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-- Economy- Overview
* Economy * Employers * Growth Companies * Venture Capital
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Since its early colonial settlement, New Jersey's economy has evolved from its first base in farming and trade, to manufacturing and, most recently, to reliance on service and technology-based industries. The influence of private sector business ventures with New Jersey government also long has been a target of criticism. Commencing in the 1830s, the state government's close--and often corrupt--relationship with the Camden and Amboy Railroad, which financed much of the state government's budget through its operations, led to cynics branding New Jersey as "the state of the Camden and Amboy." Toward the end of the century, the state legislature's approval of laws catering to the interests of giant corporate trusts and monopolies to attract them to legally incorporate in the state brought charges by a leading muckraker that New Jersey was a "traitor state."
The state's role as a national leader in manufacturing--which evolved after the Civil War with its key location on the central railroad corridor, access to raw materials and a workforce of recent immigrants--began to erode in the latter years of the last century. In the 1970s, particularly after the spike in energy prices following the Arab oil embargo in 1973, New Jersey lost both existing and potential investment as other locations offered advantages in lower-cost labor, real estate, taxes and energy supplies, resulting in the state experiencing its highest levels of unemployment since the Great Depression of the 1930s. More recent economic trends have seen the growth of technology-based manufacturing industries in electronics, computers and medical devices. Hospitals, nursing homes and other health care providers also have grown as major sources of employment, particularly with the surge in the share of older persons in the population and the expansion of health benefits and insurance.
-- Gross Domestic Product
New Jersey had the eighth largest economy of the 50 states as of July 2016, as measured by Gross Domestic Product, the most frequent measure of economic activity which includes wages and salaries, income earned by entrepreneurs and corporations and business taxes that count as a business expense. The state’s current-dollar GDP was $584.2 billion in July 2016, 3.2% of the total national GDP. Over the ten-year period from 2004 to 2014, the state’s growth rate also was .4% compared to 1.4% for the nation. On a per capita basis, New Jersey had $56,405 in GDP for each person in its population in 2014, the eighth highest of the states led by Alaska's $66,160 and compared to the national average of $49,469.
* New Jersey Economy at a Glance, Bureau of Labor Statistics, US Department of Labor
* Regional Economic Accounts, Bureau of Economic Analysis, US Department of Commerce
In January 2017, New Jersey's labor force was approximately 4.5 million persons. The leading sectors of employment were health care and social assistance; retail trade ; and professional, scientific and technical services. From 1990 to 2010, the health care industry added nearly 160,000 new jobs in New Jersey, growing at an annual rate of 2.4%; accounting for 3 of every 5 new jobs statewide since 1990, while combined annual job growth for all other industries was about 0.2%.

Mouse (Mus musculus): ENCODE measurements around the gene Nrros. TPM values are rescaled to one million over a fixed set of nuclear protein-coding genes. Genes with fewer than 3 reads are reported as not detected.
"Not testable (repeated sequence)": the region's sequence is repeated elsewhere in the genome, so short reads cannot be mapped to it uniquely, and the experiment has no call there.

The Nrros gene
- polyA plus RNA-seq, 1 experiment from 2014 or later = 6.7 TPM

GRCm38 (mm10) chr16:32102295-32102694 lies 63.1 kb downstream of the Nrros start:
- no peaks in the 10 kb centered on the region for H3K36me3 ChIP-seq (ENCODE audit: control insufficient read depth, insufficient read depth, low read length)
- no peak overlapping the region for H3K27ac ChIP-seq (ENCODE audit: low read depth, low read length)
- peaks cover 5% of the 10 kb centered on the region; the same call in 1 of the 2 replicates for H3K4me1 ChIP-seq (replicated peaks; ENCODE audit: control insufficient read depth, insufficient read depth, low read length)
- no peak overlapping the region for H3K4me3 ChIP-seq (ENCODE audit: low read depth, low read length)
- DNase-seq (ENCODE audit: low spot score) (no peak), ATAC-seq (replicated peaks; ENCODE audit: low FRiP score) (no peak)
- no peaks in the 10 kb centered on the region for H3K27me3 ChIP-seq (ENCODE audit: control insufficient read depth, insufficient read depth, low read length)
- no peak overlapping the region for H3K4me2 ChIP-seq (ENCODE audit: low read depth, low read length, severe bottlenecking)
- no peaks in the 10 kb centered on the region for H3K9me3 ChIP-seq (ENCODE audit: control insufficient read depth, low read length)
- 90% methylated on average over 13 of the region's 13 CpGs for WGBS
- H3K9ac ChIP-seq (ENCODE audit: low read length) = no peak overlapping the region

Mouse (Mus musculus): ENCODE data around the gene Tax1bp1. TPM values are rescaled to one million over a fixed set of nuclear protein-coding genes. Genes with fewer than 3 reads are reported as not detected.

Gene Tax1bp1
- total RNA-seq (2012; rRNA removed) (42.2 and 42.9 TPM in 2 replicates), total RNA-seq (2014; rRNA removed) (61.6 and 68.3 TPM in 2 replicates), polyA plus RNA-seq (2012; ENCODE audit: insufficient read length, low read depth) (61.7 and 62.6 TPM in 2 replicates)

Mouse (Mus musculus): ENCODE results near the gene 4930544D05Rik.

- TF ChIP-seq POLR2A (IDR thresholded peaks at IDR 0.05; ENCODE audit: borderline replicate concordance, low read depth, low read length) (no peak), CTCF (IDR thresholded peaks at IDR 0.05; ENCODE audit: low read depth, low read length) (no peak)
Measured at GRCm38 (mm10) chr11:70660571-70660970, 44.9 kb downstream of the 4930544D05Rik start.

The unemployment rate in December 2016 was 4.7%, the same percentage as for the nation as a whole. From 2000 into 2008, the state unemployment rate was below 5%, but following the financial crisis which began in late 2008 it spiked to peak at 9.8% in January 2010, only again dropping back below 5% in 2016. Since the recession began, New Jersey had replaced as of the end of 2016 about 75% of the 258,000 jobs it lost; in contrast, the nation as a whole had recovered all lost jobs by June 2014.
New Jersey's lagging recovery from the recession has been affected by contraction in financial services, pharmaceuticals and casino-hotels. In financial services, the financial crisis which began in 2008 forced major employers like Merrill Lynch to merge with other firms resulting in severe job cutbacks. Pharmaceuticals, a traditional leader in both the locations of executive headquarters and manufacturing facilities, has gone through a period of consolidation and mergers that has reduced employment; New Jersey pharmaceutical manufacturing employment, which accounted for one-fifth of all jobs in the sector in the US at the end of the last century, has declined so that in 2017 it was less than 10% of the jobs in the nation. Casino-hotels have experienced the most dramatic reversals, with direct employment--which once peaked at over 40,000 jobs--was cut by a third over the 2012-2016 period with the closing of five of the City's 12 casinos, resulting in an unemployment rate in Atlantic City that was twice the level of that for the state as a whole. Overall, however, an annual state report on the economic impact of tourism throughout the state concluded that in 2014 the tourism industry generated $2.1 billion in economic impact, a 3.8% increase over 2013, although noting that there had been a loss of 7,000 jobs of the total of nearly 316,000 among all tourism-related employers.
* Bureau of Labor Statistics, US Department of Labor
* Unemployment Rates by State, National Council of State Legislatures
* New Jersey Economy at a Glance, Bureau of Labor Statistics, US Department of Labor
* Economic Impact of Tourism in New Jersey 2014, Tourism Economics
-- Largest industries